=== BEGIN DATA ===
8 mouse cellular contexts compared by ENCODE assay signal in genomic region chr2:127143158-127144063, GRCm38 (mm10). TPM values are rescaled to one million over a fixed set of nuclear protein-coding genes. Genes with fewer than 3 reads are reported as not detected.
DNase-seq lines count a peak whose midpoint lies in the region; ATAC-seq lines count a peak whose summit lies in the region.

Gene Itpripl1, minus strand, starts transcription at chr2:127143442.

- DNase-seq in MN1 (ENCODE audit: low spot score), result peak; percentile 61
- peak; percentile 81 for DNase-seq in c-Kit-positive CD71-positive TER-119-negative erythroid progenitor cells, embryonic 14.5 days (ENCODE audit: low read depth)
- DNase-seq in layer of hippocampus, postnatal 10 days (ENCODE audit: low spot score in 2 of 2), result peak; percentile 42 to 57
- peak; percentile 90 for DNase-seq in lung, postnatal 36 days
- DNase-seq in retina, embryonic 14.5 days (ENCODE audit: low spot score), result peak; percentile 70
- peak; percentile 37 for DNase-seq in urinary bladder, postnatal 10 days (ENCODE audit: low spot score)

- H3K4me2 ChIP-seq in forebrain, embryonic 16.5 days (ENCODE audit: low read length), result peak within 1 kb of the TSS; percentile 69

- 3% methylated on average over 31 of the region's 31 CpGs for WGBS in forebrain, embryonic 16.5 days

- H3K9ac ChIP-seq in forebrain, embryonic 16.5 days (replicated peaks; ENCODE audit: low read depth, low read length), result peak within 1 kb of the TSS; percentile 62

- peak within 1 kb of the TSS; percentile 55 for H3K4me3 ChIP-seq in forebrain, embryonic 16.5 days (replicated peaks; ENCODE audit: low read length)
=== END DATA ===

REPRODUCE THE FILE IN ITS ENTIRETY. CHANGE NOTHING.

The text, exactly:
8 mouse cellular contexts compared by ENCODE assay signal in genomic region chr2:127143158-127144063, GRCm38 (mm10). TPM values are rescaled to one million over a fixed set of nuclear protein-coding genes. Genes with fewer than 3 reads are reported as not detected.
DNase-seq lines count a peak whose midpoint lies in the region; ATAC-seq lines count a peak whose summit lies in the region.

Gene Itpripl1, minus strand, starts transcription at chr2:127143442.

- DNase-seq in MN1 (ENCODE audit: low spot score), result peak; percentile 61
- peak; percentile 81 for DNase-seq in c-Kit-positive CD71-positive TER-119-negative erythroid progenitor cells, embryonic 14.5 days (ENCODE audit: low read depth)
- DNase-seq in layer of hippocampus, postnatal 10 days (ENCODE audit: low spot score in 2 of 2), result peak; percentile 42 to 57
- peak; percentile 90 for DNase-seq in lung, postnatal 36 days
- DNase-seq in retina, embryonic 14.5 days (ENCODE audit: low spot score), result peak; percentile 70
- peak; percentile 37 for DNase-seq in urinary bladder, postnatal 10 days (ENCODE audit: low spot score)

- H3K4me2 ChIP-seq in forebrain, embryonic 16.5 days (ENCODE audit: low read length), result peak within 1 kb of the TSS; percentile 69

- 3% methylated on average over 31 of the region's 31 CpGs for WGBS in forebrain, embryonic 16.5 days

- H3K9ac ChIP-seq in forebrain, embryonic 16.5 days (replicated peaks; ENCODE audit: low read depth, low read length), result peak within 1 kb of the TSS; percentile 62

- peak within 1 kb of the TSS; percentile 55 for H3K4me3 ChIP-seq in forebrain, embryonic 16.5 days (replicated peaks; ENCODE audit: low read length)